Simple. Powerful. Affordable parts. Easy to upgrade. Are these terms that appeal to you when looking for a 3D printer? If so, you’ll want to check out the Trestle 3D printer from Dionysus Design. This is a machine that’s centered on your needs, the parts you want to use, and–best of all–your budget. You have your choice of electronics and can put together a variety of configurations for this open-source 3D printer.
While this may be a simple, affordable 3D printer, it offers size–designed in a tower, delta-style machine–and a massive framework and build area if you’ve got some big ideas in mind, boasting a build volume of 12″ x 8″, offering more than 2000 cubic inches of build space.
“This printer can really build some large items,” says Dan Jones, who points out that his team at Dionysus Designs just printed out a detailed Iron Man helmet that took about 70 hours in total printing, due to its many parts. “The Trestle is up for it.”
Upgrading is the name of the game here with off-the-shelf parts. You’ve got the framework and the size–with all the options in your court. You may have your own components in mind for items like print heads as an example, with the Trestle offering expandability from one to three heads.
You can change out the sliders depending on your preference, whether that’s components from open source builds, or maybe a linear slide; also, they are designed so you can use either three or four bearings, depending on precision requirements, as well as budget. You can use any off-the-shelf components you prefer.
The Trestle is also extremely quiet.
“The extruder, stepper motor, as well as the power supply fan are the loudest components on this printer,” says Jones. “The ABS plastic frame parts as well as the aluminum frame parts really don’t vibrate much when in operation, so you don’t hear the whining of the stepping motors as its moving.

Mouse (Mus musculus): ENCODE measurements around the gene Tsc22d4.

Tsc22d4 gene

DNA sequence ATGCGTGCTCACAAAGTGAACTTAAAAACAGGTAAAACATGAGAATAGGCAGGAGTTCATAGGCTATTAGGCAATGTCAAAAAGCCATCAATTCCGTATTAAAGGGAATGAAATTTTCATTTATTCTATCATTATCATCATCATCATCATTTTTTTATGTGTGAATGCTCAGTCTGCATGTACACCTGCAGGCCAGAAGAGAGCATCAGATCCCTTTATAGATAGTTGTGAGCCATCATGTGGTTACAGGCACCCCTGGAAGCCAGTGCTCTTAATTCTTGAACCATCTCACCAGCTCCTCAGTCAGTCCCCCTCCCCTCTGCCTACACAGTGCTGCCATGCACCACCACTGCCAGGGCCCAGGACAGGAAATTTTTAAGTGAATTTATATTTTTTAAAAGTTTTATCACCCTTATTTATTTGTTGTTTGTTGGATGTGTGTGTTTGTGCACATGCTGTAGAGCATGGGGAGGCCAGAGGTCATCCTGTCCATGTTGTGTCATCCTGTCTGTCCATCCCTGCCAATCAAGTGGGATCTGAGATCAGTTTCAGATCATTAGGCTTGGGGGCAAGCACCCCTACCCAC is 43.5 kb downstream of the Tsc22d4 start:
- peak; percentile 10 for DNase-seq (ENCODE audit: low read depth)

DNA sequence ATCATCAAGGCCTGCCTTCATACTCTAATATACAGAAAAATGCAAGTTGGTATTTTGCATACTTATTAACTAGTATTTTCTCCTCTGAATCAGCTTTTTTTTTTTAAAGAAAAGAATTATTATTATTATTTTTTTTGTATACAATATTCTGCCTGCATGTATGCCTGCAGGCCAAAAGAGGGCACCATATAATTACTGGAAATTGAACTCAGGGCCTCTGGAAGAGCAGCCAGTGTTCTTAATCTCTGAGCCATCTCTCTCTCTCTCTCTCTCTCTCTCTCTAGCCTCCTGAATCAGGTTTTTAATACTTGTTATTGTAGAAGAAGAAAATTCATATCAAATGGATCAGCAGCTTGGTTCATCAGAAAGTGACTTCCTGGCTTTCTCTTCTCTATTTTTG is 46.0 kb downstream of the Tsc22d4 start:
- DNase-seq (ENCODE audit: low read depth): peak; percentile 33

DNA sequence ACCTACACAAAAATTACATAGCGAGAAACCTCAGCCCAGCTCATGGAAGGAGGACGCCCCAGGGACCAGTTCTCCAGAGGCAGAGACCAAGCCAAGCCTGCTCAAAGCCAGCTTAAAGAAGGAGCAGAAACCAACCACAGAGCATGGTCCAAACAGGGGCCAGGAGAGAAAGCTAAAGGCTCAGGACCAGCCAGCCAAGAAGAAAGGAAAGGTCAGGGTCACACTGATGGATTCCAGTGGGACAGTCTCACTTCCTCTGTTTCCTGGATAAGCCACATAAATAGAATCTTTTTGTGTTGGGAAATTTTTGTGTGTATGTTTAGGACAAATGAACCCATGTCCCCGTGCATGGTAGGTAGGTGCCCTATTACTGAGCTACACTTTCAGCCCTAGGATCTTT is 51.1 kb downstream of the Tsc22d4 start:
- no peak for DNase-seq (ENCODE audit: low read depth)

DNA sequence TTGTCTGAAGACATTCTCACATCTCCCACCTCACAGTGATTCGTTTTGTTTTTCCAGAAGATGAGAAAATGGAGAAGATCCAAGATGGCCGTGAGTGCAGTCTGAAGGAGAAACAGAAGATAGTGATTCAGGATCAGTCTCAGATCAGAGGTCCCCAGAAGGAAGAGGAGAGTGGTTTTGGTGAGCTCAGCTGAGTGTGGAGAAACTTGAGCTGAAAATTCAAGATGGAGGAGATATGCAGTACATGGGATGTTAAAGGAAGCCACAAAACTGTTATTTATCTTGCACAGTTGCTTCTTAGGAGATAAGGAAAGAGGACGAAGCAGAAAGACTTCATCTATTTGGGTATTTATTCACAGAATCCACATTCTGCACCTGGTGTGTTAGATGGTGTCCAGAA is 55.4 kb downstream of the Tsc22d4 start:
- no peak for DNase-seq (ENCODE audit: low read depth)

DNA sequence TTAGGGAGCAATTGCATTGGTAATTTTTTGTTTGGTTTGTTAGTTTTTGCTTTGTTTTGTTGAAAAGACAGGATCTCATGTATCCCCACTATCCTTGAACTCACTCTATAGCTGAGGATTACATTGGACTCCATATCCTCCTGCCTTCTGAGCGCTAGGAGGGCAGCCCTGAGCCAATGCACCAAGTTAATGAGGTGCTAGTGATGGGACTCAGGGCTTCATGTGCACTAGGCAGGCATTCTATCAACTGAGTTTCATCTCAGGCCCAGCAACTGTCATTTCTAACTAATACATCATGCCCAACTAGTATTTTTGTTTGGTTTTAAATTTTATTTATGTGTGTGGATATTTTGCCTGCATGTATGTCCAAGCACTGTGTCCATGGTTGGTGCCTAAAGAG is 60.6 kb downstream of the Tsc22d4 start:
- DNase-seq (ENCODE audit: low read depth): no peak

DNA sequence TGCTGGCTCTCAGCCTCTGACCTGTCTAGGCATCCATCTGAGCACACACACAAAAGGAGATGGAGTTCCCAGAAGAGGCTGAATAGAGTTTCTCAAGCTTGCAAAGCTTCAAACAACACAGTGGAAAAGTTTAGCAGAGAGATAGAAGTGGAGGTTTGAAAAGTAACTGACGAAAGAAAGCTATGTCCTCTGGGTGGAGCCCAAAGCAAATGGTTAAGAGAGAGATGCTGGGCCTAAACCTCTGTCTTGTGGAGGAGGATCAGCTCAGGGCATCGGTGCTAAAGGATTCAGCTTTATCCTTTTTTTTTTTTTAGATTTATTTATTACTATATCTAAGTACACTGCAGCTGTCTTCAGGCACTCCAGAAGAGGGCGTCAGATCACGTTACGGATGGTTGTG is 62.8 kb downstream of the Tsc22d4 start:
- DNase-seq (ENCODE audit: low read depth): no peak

“You can run this in the house and really not be bothered by it.”
Due to the use of magnetic balls, there is no backlash in the arm area, which allows for a simple and solid interface with the Trestle 3D printer. Jones uses aluminum tubing, but you can use carbon fiber rods. Aluminum is good due to the lightweight quality, as well as price. The valve adjustment offers a screw which can be both tightened and loosened for tension requirements as well.
Jones plans to keep working on the Trestle, with some further upgrades in the future, like:
- Using a tilting method during multiple extrusions to allow the hot-end that’s not printing to be lifted up so it wouldn’t interfere with the part being printed.
- Adding new and different electronic options like a touch screen capability to make the printer all inclusive with downloading, slicing, and 3D printing.
Jones is committed and excited about the open-source design, looking forward to further improvements and ideas that users of the Trestle have.
“I’d really like to see what the community can do to help improve this printer,” says Jones. “I’d like to see what other ideas are out there to see this become a high-end, adaptable, customizable platform for all 3D printing possibilities.”
Discuss this new 3D printer in the Trestle 3D Printer forum thread over at 3DPB.com.